Why we celebrate Martin Luther King Jr. Day

Sandra Charles

We all enjoy the reprieve a holiday weekend provides; it is especially welcome in this first, and longest, month of the year. MLK Day is Monday, and I intend to enjoy the day off from work, but I will also contemplate the legacy of the man for whom this day is dedicated and consider how his efforts laid the foundation for the very work we put our hands to each day.

Martin Luther King Jr. was a Baptist minister who championed using non-violent methods of protest to end racial segregation in the 1960s. He first gained national attention in 1955 by leading a bus boycott by African Americans in Montgomery, Alabama, and went on to become the most influential African American civil rights leader of his time. He was instrumental in the passage of both the Civil Rights Act of 1964 and the Voting Rights Act of 1965. His efforts were recognized globally, and he received the Nobel Prize for Peace in 1964. Tragically, he was assassinated in 1968.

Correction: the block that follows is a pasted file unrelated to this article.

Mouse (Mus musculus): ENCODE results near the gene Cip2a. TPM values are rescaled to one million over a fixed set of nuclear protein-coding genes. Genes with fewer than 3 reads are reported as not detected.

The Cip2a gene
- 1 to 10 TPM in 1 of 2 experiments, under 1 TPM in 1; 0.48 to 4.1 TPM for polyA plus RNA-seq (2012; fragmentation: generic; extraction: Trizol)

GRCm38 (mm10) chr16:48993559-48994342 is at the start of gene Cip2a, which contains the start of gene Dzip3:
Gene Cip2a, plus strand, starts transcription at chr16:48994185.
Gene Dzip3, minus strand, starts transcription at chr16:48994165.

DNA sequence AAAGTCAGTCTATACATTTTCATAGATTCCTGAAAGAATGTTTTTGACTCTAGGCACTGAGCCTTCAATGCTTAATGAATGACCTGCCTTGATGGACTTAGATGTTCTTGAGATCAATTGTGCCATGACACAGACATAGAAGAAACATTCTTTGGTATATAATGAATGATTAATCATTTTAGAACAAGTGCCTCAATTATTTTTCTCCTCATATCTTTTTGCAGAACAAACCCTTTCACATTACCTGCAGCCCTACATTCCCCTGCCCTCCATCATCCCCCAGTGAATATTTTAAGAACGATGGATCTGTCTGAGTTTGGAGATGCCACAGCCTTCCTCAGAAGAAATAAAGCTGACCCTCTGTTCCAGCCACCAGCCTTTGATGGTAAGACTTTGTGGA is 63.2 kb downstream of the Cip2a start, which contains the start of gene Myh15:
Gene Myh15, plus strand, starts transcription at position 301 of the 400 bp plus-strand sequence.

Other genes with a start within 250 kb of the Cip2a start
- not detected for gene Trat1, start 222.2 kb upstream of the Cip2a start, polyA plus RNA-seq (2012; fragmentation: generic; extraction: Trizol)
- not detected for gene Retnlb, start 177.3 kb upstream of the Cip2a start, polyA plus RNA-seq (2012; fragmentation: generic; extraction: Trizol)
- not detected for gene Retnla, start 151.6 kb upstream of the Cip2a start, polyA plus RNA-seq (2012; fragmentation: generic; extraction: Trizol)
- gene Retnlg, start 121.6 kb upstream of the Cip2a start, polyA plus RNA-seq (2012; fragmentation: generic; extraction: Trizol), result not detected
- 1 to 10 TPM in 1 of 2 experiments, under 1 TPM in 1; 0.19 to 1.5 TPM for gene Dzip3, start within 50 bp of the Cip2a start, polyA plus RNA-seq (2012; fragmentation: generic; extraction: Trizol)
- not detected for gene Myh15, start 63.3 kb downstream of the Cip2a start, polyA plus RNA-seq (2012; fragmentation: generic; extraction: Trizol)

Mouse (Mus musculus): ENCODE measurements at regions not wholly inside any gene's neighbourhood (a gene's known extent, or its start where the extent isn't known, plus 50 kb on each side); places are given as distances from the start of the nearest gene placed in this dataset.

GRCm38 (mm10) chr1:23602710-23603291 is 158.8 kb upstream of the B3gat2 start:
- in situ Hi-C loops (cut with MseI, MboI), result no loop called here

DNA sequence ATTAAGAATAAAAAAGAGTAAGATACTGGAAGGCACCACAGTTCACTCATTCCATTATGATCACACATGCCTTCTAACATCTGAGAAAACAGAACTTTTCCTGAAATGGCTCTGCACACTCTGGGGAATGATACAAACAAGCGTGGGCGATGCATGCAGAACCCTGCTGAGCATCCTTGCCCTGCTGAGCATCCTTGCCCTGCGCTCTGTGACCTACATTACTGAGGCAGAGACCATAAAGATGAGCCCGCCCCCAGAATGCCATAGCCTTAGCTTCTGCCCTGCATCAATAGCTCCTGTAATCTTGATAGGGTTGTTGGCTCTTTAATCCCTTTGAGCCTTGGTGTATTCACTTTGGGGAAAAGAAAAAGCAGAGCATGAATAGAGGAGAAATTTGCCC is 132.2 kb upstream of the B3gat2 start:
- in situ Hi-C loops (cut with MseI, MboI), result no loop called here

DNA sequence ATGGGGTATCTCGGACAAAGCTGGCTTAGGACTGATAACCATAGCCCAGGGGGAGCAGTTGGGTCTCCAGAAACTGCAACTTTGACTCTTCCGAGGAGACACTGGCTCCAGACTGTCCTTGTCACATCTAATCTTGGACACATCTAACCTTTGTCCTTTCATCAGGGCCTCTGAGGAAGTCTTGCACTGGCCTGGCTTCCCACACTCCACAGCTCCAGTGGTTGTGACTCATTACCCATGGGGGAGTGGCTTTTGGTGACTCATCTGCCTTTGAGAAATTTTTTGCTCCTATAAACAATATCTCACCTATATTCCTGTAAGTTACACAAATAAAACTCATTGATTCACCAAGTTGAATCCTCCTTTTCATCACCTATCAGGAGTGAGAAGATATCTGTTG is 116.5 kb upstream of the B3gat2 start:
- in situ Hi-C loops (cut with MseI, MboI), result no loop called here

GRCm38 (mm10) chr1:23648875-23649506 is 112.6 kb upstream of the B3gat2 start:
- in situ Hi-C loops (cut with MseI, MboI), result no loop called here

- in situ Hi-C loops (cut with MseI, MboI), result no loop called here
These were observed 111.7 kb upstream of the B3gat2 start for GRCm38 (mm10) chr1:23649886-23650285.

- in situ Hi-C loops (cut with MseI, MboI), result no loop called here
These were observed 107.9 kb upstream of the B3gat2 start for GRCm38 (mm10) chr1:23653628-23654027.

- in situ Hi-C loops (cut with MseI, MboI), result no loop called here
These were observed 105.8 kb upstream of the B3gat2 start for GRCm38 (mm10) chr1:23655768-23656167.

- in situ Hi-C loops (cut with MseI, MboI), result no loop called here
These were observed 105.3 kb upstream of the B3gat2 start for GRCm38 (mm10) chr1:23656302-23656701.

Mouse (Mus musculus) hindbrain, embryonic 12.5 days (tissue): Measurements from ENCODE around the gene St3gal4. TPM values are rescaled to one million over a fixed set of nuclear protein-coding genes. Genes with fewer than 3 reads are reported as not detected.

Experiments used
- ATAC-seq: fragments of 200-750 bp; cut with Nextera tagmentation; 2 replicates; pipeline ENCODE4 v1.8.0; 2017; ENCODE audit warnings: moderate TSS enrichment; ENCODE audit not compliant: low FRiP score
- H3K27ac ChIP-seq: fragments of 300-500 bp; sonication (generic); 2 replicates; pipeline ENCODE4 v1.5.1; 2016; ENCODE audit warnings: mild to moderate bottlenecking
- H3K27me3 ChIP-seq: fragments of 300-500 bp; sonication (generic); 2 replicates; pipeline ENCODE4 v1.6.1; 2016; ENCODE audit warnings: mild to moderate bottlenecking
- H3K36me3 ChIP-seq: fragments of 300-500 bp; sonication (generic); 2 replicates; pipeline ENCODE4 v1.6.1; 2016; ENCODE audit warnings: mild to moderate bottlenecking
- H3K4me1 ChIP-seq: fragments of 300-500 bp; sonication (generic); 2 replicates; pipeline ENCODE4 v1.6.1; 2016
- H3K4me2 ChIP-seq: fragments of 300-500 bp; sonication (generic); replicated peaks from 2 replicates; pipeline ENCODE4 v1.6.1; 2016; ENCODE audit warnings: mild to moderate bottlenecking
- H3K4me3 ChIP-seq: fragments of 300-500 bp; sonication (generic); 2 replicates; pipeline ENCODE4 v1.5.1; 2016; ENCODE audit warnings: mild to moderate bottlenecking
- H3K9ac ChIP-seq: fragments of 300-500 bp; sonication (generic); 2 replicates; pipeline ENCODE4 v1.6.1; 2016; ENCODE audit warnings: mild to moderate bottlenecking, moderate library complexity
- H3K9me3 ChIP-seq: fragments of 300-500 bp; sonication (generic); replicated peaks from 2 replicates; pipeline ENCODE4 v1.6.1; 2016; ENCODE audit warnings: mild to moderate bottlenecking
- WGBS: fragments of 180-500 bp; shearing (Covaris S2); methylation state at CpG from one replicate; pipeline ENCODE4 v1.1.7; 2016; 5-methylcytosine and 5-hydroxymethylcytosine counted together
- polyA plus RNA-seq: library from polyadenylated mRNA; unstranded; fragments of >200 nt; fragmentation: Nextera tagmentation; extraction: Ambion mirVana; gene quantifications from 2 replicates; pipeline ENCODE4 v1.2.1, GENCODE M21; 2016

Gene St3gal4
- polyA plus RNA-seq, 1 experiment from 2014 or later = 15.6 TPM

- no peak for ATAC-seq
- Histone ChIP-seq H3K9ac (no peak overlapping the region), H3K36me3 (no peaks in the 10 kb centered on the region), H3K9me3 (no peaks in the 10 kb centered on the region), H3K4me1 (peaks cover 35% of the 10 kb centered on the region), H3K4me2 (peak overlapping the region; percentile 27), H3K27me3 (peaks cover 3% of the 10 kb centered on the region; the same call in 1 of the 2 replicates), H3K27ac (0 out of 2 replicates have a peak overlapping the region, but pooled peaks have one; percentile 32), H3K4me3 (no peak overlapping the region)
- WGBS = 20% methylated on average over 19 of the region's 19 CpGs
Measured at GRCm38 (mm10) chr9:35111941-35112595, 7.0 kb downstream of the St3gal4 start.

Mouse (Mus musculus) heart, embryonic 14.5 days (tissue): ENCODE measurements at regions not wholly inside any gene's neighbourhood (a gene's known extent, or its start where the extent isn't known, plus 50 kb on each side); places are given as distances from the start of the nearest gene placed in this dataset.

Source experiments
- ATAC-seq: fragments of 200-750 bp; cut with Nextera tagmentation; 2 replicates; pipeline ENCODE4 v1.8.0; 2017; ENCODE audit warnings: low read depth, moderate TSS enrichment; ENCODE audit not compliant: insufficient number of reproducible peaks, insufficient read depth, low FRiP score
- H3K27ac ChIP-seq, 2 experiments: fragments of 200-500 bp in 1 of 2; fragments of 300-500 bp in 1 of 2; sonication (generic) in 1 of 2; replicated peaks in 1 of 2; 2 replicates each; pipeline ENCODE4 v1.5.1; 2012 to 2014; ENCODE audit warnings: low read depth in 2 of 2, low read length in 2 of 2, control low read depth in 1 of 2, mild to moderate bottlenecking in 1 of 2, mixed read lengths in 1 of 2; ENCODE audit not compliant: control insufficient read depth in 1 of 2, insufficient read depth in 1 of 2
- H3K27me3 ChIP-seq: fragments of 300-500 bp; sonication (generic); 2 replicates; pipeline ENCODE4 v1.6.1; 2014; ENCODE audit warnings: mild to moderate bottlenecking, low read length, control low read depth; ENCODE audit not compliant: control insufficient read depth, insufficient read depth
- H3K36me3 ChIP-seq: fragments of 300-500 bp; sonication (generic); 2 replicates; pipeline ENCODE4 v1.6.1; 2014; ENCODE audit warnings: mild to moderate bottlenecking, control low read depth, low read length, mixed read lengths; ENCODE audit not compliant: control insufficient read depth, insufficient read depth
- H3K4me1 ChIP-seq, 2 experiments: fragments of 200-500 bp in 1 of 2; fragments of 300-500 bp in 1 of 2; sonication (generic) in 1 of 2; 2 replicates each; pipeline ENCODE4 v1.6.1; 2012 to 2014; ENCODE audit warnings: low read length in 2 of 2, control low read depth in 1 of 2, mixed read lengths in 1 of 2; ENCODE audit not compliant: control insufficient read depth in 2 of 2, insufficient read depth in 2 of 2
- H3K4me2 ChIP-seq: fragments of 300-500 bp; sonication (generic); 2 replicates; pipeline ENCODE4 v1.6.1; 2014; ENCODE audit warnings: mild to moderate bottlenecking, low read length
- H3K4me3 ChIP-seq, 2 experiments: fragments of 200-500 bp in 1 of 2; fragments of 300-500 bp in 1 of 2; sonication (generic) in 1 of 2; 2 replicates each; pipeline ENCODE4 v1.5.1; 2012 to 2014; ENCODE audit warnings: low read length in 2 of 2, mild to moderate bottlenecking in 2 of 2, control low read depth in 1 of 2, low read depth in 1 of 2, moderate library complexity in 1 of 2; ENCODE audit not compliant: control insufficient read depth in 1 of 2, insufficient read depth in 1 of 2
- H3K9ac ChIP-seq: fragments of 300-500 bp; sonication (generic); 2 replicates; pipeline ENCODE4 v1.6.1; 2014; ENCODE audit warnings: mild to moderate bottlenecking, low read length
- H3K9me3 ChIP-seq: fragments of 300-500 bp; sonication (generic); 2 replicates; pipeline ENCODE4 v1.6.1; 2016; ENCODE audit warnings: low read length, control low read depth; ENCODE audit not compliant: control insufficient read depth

My life and Dr. King’s life had a short overlap of only a few years, yet I am in awe of all he accomplished in the face of incredible hurdles and fierce opposition. I was fortunate enough to meet his son, Martin Luther King III, when I helped organize a community luncheon in 2008 and have spent many hours reflecting on the influence of Dr. King’s actions. He spoke with a belief in equality and a positive vision for this country that resonates as powerfully now as it did when it was first spoken.

I believe the work we are doing to foster inclusion, equity and diversity at Fermilab continues the work Dr. King and others began. We know the work isn’t easy – little that is worthwhile ever is. Martin Luther King Jr. stood up for what he believed in and did all that he could to make the world better. On this MLK Day, let’s honor his legacy and continue to make our corner of the world at Fermilab a better place for all too.

Sandra Charles is Fermilab chief equity, diversity and inclusion officer.